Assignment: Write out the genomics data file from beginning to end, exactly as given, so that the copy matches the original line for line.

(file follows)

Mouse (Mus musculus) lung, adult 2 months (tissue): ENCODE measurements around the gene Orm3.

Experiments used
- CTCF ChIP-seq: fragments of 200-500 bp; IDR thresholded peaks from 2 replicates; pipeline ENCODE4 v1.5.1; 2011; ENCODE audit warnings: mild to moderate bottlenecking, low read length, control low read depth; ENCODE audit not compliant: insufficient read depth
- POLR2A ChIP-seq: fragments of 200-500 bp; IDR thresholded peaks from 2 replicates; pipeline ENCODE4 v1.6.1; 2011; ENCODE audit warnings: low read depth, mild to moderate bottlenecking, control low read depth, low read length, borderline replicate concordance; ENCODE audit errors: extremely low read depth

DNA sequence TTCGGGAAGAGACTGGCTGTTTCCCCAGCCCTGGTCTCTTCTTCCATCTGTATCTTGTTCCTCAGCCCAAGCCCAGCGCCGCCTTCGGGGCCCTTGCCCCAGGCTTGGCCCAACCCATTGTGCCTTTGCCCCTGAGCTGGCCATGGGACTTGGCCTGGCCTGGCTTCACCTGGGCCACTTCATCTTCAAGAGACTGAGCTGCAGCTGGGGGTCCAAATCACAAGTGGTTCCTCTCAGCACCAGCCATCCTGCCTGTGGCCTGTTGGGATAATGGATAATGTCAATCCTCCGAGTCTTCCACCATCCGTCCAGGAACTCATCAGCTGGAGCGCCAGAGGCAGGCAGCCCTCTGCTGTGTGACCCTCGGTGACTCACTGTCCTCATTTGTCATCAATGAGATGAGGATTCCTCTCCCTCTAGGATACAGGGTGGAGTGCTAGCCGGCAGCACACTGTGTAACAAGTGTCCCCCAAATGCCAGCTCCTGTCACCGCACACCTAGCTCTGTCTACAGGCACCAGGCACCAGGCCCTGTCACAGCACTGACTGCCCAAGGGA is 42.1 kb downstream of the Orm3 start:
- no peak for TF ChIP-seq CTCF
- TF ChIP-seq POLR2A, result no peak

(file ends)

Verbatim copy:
Mouse (Mus musculus) lung, adult 2 months (tissue): ENCODE measurements around the gene Orm3.

Experiments used
- CTCF ChIP-seq: fragments of 200-500 bp; IDR thresholded peaks from 2 replicates; pipeline ENCODE4 v1.5.1; 2011; ENCODE audit warnings: mild to moderate bottlenecking, low read length, control low read depth; ENCODE audit not compliant: insufficient read depth
- POLR2A ChIP-seq: fragments of 200-500 bp; IDR thresholded peaks from 2 replicates; pipeline ENCODE4 v1.6.1; 2011; ENCODE audit warnings: low read depth, mild to moderate bottlenecking, control low read depth, low read length, borderline replicate concordance; ENCODE audit errors: extremely low read depth

DNA sequence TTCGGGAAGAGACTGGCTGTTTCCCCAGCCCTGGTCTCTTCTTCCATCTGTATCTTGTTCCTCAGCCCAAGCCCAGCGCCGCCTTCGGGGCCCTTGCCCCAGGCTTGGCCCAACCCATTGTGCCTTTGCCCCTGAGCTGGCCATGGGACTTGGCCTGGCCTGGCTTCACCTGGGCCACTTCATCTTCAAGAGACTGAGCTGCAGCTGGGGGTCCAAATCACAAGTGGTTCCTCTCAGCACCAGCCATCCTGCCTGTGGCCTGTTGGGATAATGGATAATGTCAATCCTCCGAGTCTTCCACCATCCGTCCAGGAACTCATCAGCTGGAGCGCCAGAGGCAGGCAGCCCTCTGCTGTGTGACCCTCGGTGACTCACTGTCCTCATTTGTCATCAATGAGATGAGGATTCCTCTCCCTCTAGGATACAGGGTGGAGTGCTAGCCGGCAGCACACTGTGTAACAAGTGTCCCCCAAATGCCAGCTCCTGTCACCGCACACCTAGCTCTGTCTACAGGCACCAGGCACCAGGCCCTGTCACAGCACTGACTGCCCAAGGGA is 42.1 kb downstream of the Orm3 start:
- no peak for TF ChIP-seq CTCF
- TF ChIP-seq POLR2A, result no peak